'The Biggest Loser' Fitness Trainer Visits Yonkers School

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Brett Hoebel, fitness trainer for the reality television show, “The Biggest Loser,” talked to Yonkers students about ways to build inner-strength and confidence.
Brett Hoebel, fitness trainer for the reality television show, “The Biggest Loser,” talked to Yonkers students about ways to build inner-strength and confidence. Photo Credit: Paul Bufano

YONKERS N.Y. - One Yonkers student pretended to be a tall giraffe, and the other pretended to be a bouncy frog, as they chased each other around a circle as part of an exercise to learn about inner-strength.

Photo Album Brett Hoebel Trains With Yonkers Students

Brett Hoebel, fitness trainer for the reality television show, “The Biggest Loser,” visited Casimir Pulaski School to teach Yonkers students about inner-strength, confidence and why they should avoid negative behavior like bullying.

Having the students mimic animal postures is a part of learning the martial art capoeira‬, Hoebel said. 

"I was teased as a teenager because I was overweight and didn't look like my parents because of my dark skin,” he said. "So, growing up, I channeled my frustration into a positive outlet, and it helped me build confidence. That's why I'm here, my goal is to teach kids the importance about developing inner-strength."

The visit corresponds with an ongoing project for fifth-grade students, who are in their final year of the International Baccalaureate Primary Years Programme. The program requires the implementation of a theme to research and reflect on, which this year is health, hygiene and wellness. 

The school wanted Hoebel to speak to the students because he represents its philosophy toward health and wellness, said Principal Brian Curtis.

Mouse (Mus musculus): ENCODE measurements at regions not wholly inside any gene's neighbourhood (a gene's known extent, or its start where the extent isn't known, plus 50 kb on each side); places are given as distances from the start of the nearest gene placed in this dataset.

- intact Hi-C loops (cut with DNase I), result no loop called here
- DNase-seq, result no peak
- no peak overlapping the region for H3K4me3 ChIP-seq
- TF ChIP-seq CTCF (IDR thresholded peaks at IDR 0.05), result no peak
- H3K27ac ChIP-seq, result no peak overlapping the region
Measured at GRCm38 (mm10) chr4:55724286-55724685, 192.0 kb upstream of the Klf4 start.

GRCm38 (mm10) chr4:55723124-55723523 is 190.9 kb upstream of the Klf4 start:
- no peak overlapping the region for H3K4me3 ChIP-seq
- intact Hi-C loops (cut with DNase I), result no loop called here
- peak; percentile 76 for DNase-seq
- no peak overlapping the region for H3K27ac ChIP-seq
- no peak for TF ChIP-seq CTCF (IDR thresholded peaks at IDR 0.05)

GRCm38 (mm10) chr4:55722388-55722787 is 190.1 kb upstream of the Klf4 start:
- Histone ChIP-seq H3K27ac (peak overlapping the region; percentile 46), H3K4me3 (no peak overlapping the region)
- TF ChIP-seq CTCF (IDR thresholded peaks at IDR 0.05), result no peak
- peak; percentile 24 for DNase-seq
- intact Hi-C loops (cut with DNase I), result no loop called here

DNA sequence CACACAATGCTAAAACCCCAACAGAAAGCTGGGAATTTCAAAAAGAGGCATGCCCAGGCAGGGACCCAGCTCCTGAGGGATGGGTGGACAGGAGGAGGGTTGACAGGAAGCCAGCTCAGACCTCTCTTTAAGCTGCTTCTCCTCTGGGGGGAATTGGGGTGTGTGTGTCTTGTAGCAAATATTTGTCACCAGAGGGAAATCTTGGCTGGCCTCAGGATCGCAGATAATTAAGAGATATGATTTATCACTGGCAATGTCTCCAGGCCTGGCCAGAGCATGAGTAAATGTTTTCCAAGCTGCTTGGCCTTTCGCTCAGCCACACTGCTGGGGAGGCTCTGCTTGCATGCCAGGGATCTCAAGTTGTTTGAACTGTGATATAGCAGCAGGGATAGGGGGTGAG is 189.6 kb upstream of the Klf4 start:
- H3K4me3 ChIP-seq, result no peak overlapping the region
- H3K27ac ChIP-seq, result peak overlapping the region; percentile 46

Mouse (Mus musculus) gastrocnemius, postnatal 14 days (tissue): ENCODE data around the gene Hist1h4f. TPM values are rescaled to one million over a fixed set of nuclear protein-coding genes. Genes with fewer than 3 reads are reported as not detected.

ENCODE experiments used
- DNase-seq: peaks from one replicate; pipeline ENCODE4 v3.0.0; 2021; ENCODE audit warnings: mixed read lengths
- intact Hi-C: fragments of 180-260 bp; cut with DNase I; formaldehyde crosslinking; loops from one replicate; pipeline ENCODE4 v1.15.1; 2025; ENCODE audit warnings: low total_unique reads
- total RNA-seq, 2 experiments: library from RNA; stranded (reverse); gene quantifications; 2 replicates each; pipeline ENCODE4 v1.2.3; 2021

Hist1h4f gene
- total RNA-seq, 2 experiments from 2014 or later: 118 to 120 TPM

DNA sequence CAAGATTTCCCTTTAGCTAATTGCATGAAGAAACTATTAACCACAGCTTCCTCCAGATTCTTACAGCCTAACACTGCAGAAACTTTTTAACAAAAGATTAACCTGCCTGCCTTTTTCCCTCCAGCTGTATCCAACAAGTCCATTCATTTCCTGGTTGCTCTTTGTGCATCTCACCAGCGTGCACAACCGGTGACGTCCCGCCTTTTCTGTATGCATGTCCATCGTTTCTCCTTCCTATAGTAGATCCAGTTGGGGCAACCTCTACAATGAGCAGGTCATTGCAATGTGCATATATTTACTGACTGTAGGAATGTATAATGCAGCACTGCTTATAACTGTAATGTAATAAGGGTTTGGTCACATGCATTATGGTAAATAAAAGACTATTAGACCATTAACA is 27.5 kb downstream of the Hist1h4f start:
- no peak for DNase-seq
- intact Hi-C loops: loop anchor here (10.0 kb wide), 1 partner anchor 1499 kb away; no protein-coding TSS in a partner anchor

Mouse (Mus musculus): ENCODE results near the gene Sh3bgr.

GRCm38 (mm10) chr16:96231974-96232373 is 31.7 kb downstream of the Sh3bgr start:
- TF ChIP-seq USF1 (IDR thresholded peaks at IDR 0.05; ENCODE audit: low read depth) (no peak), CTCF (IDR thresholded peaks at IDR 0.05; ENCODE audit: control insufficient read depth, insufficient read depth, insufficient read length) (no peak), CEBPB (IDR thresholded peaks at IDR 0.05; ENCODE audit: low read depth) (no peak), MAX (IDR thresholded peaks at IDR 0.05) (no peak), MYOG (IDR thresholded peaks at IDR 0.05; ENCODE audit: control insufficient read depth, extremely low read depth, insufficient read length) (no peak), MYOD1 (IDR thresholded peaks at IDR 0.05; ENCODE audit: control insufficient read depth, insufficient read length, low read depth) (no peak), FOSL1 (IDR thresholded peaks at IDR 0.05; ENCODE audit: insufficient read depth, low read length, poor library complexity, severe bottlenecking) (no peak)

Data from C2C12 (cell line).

"We asked Brett to come in to talk to the kids about different topics, including bullying, because he’s someone the kids can look up to," Curtis said. "It's great when you have someone who knows a lot about an issue but also really cares about it. Because he went though some of these things, you can tell how passionate he is, something that our kids can really pick up on and learn from."

Aidan Murphy, 6, was one of the many first-graders participating in the event.

"I was really impressed when he did the dance moves so easily,” Murphy said. “It got me really interested because they looked so cool doing everything in the air. Some of these things were hard, but it makes you stronger. Like he said, it can make your a more confident person."

Hoebel said he decided to become an inspiration speaker because he was bullied as a child.

“Bullying and teasing is going to happen regardless, so what matters is how you deal with it," he said. "What really matters is gaining and using your inner-strength. It not only comes about through exercise but also by being accountable to yourself and to your word.”

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